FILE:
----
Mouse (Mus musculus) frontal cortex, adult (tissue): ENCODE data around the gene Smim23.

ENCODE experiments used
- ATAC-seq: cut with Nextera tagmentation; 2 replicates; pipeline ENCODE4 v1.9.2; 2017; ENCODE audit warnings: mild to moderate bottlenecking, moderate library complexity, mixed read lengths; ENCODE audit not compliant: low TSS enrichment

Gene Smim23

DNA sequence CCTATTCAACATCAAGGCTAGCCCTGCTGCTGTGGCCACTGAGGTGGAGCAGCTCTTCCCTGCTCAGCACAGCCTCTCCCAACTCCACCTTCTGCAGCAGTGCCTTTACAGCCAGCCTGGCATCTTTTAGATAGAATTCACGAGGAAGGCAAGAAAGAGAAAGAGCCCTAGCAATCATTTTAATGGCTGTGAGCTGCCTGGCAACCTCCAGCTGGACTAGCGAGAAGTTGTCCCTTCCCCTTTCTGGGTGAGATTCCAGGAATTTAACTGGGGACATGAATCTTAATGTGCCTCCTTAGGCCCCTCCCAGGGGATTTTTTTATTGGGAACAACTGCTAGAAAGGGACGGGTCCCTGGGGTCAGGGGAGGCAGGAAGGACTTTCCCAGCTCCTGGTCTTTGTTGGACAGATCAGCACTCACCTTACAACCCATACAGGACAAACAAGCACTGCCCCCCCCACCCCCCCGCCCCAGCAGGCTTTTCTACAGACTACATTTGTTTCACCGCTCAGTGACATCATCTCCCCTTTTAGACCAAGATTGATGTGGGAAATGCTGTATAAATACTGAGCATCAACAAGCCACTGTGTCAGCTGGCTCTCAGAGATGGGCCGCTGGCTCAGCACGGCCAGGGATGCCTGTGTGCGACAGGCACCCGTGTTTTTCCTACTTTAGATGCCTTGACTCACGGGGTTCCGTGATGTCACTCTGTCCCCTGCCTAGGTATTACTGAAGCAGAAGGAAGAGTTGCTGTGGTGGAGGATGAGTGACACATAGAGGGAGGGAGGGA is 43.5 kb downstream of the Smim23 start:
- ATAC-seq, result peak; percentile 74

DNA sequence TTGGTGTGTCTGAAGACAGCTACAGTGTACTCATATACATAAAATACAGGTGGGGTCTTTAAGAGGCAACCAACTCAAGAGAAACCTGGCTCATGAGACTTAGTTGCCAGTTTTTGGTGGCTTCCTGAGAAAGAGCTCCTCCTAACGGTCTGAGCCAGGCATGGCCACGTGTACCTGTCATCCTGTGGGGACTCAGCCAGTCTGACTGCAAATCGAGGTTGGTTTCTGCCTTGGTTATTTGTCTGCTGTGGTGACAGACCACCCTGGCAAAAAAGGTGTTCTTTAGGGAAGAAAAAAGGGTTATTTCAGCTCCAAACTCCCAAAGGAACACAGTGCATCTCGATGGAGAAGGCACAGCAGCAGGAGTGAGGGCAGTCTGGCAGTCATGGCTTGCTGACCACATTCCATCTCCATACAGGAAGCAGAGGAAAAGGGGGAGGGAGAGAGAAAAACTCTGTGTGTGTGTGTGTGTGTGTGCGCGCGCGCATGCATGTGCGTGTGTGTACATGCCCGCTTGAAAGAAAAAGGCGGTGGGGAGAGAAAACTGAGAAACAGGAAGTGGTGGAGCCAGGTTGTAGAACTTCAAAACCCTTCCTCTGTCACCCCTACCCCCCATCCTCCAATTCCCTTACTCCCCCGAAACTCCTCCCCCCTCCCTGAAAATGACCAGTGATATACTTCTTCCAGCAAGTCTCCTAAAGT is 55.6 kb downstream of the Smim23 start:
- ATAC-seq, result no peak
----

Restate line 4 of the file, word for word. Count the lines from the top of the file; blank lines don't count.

Gene Smim23